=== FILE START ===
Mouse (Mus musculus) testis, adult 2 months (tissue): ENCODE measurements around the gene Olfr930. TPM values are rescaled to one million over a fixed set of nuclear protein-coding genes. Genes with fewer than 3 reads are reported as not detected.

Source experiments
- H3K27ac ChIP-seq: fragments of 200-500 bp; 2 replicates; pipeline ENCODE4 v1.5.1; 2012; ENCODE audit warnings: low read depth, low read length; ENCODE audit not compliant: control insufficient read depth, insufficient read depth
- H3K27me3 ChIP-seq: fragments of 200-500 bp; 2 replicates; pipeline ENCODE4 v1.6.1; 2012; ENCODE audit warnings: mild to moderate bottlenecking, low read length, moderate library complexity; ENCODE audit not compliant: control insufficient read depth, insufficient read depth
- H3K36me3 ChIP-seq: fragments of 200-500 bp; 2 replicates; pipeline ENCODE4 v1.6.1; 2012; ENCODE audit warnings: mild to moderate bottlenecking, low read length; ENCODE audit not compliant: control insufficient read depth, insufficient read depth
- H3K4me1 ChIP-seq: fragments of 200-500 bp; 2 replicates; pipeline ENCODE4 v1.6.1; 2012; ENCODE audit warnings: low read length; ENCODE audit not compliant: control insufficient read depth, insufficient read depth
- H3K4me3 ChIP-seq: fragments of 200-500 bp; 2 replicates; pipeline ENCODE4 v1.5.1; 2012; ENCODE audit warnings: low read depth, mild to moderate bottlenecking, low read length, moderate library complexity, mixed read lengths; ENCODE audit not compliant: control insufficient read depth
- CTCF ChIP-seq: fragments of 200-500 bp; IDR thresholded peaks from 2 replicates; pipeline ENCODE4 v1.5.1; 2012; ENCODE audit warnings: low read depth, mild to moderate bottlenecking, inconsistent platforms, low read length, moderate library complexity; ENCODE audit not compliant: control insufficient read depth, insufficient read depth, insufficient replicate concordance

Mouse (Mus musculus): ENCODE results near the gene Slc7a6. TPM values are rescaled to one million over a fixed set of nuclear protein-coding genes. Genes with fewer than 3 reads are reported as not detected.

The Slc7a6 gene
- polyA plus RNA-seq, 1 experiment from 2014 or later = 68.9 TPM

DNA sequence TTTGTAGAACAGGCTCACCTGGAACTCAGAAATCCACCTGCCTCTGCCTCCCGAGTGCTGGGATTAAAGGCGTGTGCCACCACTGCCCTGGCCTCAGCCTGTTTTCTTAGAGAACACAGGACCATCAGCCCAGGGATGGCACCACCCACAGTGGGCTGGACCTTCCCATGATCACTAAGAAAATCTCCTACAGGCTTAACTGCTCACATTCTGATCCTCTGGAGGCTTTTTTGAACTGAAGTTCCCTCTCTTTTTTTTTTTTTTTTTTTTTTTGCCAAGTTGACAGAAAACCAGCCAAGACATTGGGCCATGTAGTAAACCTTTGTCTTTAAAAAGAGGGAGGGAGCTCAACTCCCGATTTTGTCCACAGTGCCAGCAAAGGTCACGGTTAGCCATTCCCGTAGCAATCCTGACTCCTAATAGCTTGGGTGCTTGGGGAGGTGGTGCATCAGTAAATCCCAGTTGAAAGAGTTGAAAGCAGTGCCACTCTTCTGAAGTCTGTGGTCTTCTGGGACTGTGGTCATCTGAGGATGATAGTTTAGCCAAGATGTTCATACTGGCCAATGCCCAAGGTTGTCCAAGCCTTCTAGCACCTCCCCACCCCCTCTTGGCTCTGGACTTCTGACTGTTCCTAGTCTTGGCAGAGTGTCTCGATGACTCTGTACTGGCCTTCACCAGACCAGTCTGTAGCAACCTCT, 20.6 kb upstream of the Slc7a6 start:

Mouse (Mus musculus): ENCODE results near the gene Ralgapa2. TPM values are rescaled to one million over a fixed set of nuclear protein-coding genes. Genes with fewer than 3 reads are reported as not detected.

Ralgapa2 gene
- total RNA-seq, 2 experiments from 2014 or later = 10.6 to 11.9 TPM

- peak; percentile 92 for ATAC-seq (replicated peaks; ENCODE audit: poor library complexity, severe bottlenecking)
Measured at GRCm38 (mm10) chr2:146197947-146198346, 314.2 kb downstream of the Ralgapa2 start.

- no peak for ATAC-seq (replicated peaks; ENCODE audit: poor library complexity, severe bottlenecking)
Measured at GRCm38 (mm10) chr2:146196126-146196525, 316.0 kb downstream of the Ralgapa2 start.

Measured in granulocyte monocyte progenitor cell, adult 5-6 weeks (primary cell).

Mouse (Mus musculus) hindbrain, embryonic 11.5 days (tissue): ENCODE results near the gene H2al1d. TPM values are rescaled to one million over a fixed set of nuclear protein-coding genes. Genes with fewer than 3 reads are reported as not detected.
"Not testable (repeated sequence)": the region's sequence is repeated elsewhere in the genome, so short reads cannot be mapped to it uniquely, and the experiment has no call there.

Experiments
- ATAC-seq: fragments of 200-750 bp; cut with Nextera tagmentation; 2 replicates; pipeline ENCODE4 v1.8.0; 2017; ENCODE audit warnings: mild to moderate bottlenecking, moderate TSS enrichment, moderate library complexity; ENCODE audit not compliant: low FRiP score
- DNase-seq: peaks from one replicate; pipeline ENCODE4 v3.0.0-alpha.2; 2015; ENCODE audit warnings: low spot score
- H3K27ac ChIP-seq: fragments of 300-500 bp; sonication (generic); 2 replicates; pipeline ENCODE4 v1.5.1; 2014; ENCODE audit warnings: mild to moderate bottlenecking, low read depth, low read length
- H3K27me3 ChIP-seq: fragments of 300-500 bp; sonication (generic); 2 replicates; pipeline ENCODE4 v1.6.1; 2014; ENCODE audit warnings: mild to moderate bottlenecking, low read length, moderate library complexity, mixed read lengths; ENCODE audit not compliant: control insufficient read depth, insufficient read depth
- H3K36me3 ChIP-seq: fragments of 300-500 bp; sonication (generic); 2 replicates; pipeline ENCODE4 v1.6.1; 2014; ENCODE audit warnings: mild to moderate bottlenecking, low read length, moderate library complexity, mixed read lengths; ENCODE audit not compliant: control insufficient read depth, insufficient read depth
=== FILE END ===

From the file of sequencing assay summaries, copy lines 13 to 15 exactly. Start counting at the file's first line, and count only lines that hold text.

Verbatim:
Mouse (Mus musculus): ENCODE results near the gene Ralgapa2. TPM values are rescaled to one million over a fixed set of nuclear protein-coding genes. Genes with fewer than 3 reads are reported as not detected.

Ralgapa2 gene
- total RNA-seq, 2 experiments from 2014 or later = 10.6 to 11.9 TPM